There are many reasons why you may be looking into selling your business. This is a huge decision to make regardless of whether it’s personal, professional, or financial. Here are a few things to consider to get you started in this complicated process:

The first thing that you need to do is to find out how much your business is realistically worth. This is complex, so hire a business appraiser and an accountant to get the most accurate numbers and to establish credibility. You’ll need a ton of documentation for them to analyze so here is a checklist of the paperwork you’ll need to gather:

  • income statements
  • lease agreements
  • corporate books or partnership agreements
  • existing contracts with employees, customers or suppliers
  • records of accounts receivable and payable
  • balance sheets and income tax returns from the last 3 to 5 years
  • any patents, trademarks or copyrights that you have filed for

There are also two popular methods for evaluating the value of a business: 1) you can calculate net worth by subtracting liabilities from assets or 2) value your business based on its income or profits and the return on investment that your potential buyer could reasonably expect. It also helps to create an itemized profit-and-loss statement that shows what excess cash your business generates. Stan Crow, of S. Crow Collateral in Boise, Idaho suggests that the seller “prepare a spreadsheet that shows the numbers from the business’ last three years’ tax returns, with adjustments to add back your salary, depreciation deductions, contributions, interest expense, interest income, and any other items of income or expense that are not integral to the business.” This can give the buyer a clear overview of the business at a glance.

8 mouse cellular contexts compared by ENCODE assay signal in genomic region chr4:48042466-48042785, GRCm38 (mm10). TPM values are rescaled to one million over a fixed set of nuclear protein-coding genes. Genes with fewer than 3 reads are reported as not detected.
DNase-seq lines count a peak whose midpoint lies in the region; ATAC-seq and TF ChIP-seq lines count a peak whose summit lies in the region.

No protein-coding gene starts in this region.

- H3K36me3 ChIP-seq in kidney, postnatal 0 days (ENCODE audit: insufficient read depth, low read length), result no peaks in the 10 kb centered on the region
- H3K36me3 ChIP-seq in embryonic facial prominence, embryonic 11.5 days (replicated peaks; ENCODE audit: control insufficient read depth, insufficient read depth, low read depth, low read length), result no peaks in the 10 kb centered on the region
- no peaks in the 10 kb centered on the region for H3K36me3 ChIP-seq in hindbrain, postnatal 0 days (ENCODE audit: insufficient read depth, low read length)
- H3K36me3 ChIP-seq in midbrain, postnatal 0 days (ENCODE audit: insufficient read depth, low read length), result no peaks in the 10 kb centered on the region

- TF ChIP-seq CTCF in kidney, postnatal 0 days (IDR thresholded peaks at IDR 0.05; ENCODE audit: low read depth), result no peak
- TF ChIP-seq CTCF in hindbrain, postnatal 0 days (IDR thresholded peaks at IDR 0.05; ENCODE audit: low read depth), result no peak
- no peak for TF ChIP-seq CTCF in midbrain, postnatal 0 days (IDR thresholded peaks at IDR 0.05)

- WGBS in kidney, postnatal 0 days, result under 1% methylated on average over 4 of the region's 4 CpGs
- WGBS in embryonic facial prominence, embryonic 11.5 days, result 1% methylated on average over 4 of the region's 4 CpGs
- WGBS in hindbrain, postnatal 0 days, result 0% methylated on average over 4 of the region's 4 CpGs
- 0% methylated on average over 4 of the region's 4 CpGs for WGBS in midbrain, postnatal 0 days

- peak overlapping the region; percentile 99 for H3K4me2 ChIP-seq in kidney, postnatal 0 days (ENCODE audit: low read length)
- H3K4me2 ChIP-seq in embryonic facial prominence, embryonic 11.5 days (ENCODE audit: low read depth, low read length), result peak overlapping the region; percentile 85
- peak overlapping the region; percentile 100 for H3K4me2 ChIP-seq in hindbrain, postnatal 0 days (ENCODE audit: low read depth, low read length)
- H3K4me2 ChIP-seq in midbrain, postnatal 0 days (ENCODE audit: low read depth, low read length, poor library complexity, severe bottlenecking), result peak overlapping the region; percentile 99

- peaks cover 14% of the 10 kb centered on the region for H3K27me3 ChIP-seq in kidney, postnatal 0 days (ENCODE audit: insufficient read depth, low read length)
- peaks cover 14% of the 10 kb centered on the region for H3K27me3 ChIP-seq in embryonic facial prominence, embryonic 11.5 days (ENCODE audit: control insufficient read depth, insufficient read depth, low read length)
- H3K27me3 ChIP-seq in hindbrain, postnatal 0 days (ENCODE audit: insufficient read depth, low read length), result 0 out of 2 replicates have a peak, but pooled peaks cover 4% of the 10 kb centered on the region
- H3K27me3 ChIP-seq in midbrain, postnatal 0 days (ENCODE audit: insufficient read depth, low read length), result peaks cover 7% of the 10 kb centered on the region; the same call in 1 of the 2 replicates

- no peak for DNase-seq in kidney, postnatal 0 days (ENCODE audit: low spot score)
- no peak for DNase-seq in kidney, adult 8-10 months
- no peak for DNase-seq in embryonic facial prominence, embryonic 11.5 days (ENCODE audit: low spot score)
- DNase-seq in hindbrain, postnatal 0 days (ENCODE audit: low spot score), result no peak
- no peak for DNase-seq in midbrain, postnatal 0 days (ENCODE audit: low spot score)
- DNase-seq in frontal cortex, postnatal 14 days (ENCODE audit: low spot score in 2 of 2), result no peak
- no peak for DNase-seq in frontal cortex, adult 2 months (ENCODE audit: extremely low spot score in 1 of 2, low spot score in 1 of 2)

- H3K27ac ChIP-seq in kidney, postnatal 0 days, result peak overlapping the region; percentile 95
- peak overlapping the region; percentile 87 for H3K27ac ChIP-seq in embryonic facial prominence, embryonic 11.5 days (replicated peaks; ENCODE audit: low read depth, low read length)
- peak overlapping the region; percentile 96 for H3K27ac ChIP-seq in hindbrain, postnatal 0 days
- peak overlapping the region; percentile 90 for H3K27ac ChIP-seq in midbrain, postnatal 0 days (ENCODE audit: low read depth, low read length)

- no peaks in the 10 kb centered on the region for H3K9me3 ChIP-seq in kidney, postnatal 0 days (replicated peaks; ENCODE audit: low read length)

Once you have established the value of your business, the second step is to arrange your assets for sale. Just as you would prepare your house if you were putting it on the market by painting and cleaning, use a critical eye when evaluating your office space, tech equipment, and most importantly your financial statements. Everything has to be in pristine order if you want to reach your top dollar potential.

Now that your business is in order, find a reputable business broker. Look for someone who is a member of the International Business Brokers Assn. and who has either the Certified Business Intermediary professional designation for smaller businesses or the Merger & Acquisition Master Intermediary designation for middle-market businesses. With your broker’s help you will orchestrate an “offering memorandum” which will include all of the financial statements that we mentioned earlier plus all of the contracts that will pertain to the future operations of the business. Your broker will also draw up a confidentiality agreement with potential buyers to keep the fact that your business is for sale private. This type of leak could be detrimental to the ongoing operations of your company if customers find out that you are planning to change owners.

Finally, once you have an offer, contact a business lawyer to review all of the paperwork and establish precise deadlines of when you expect each step of the process to be completed with your buyer. Your lawyer can also go over the lender’s terms and ensure that your best interests are being addressed.

Selling your business can be a stressful, emotional progression but when you know what you need to do and have the right professionals on your side, the transition can be a smooth process.

About the author

Christina Morales

Christina helps provide useful business and legal tips on UpCounsel for our customers and visitors. Having over a decade of writing experience in a variety of industries, she has also been very close to the legal space from a young age with family members who continue to practice business and tax law.

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